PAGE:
Decreased part and labour cost Saving not readily visible without a
Improved safety and environment
Over all saving between 8% to 12% over
Extend bearing service life Monitoring equipment costs
Maximise machine productivity Operational costs (running the program)
Minimise unscheduled downtime Skilled personnel needed
Safely extend overhaul intervals Strong management commitment
Improve repair time A significant run-in time to collect
machine histories and trends is usually
Increased machine life
Improve product quality
Reduce product cost
Enhance product safety
Lower short-term costs Increased long-term costs due to
unplanned equipment downtime.
Requires less staff since less work is
Possible secondary equipment or process
Prone to neglect of assets
Aircraft maintenance is the overhaul, repair, inspection or modification of an aircraft and
Airlines authorities casually refer to the detailed inspections as "checks―
Different Types of checks
1. A check
2. B check
3. C check
4. D check
Among all the checks A and B checks are lighter checks, while C and D are considered
This is performed approximately every 500 - 800 flight hours or 200 - 400 cycles. It needs
about 20 - 50 man-hours and is usually performed overnight at an airport gate or hangar. The
actual occurrence of this check varies by aircraft type, the cycle count (take off and landing is
considered an aircraft "cycle"), or the number of hours flown since the last check.
This is performed approximately every 4–6 months. It needs about 150 man-hours and is
usually performed within 1–3 days at an airport hangar. A similar occurrence schedule applies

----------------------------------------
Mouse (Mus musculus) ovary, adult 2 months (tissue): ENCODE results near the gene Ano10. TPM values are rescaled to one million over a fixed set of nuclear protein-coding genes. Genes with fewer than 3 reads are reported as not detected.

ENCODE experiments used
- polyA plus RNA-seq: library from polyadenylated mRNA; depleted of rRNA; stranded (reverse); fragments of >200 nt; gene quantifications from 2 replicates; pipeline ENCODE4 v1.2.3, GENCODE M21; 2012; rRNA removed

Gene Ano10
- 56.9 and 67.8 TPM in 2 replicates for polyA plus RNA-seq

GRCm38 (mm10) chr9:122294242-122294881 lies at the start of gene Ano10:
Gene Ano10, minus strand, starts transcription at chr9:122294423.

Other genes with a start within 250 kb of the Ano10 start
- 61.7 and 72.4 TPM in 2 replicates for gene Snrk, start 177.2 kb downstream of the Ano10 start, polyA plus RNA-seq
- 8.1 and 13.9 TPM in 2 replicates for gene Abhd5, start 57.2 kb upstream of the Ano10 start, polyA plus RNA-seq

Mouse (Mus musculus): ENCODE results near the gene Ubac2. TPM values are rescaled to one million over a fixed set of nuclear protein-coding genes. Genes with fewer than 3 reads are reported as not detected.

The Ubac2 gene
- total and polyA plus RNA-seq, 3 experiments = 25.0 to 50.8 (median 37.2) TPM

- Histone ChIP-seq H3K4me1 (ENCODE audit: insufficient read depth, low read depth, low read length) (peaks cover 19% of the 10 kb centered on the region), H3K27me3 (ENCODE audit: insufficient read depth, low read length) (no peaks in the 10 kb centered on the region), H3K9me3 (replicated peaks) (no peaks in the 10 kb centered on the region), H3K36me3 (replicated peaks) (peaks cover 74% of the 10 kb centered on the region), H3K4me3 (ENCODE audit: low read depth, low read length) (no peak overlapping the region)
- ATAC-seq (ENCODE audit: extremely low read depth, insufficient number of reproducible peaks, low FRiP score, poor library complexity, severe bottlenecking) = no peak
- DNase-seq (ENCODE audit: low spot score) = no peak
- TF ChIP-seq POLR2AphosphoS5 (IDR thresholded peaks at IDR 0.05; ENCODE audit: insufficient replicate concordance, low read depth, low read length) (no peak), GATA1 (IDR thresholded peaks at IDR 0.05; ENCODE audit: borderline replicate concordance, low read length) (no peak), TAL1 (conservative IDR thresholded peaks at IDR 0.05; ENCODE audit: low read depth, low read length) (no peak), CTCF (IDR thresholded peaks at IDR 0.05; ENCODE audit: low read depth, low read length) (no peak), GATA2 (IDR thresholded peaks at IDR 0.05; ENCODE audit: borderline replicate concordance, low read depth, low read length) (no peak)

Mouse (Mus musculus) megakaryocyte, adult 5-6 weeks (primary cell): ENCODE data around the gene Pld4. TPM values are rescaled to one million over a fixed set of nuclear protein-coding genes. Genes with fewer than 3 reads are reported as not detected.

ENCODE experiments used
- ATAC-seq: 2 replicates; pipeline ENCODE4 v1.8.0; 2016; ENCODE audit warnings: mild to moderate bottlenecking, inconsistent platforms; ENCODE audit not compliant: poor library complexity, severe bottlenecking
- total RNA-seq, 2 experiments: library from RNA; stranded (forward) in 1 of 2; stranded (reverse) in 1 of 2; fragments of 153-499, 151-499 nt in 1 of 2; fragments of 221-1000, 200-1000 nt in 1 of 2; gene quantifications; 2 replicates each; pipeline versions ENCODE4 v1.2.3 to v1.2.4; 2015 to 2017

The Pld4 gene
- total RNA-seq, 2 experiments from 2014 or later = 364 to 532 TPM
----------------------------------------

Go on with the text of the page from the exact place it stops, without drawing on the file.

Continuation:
to the B check as to the A check. B checks may be incorporated into successive A checks
This is performed approximately every 20–24 months or a specific amount of actual flight
hours (FH) as defined by the manufacturer. This maintenance check is much more extensive
than a B Check, requiring a large majority of the aircraft's components to be inspected. This
check puts the aircraft out of service and until it is completed, the aircraft must not leave the
maintenance site. It also requires more space than A and B Checks—usually a hangar at a
maintenance base. The time needed to complete such a check is generally 1–2 weeks and the
effort involved can require up to 6000 man-hours
This is by far the most comprehensive and demanding check for an airplane. It is also known
as a Heavy Maintenance Visit (HMV). This check occurs approximately every 5 years. It is a
check that, more or less, takes the entire airplane apart for inspection and overhaul. Also, if
required, the paint may need to be completely removed for further inspection on the fuselage
metal skin. Such a check can usually demand up to 50,000 man-hours and it can generally take
up to 2 months to complete, depending on the aircraft and the number of technicians involved.
It also requires the most space of all maintenance checks, and as such must be performed at a
suitable maintenance base. Given the elevated requirements of this check and the tremendous
effort involved in it, it is also by far the most expensive maintenance check of all, with total
costs for a single visit ending up well within the million-dollar range.
NDT In Aircraft Maintenance
During aircraft maintenance 'NONDESTRUCTIVE TESTING' (NDT) is the most
economical way of performing inspection and this is the only way of discovering defects.
In order to maintain the aircraft defects free and ensure a high degree of quality &
reliability and as a part of inspection programme, usually following NDT methods are
1) Liquid penetrant
2) Magnetic particle
3) Eddy current
5) Radiography (x-ray/gamma ray)
8) Infrared Thermography.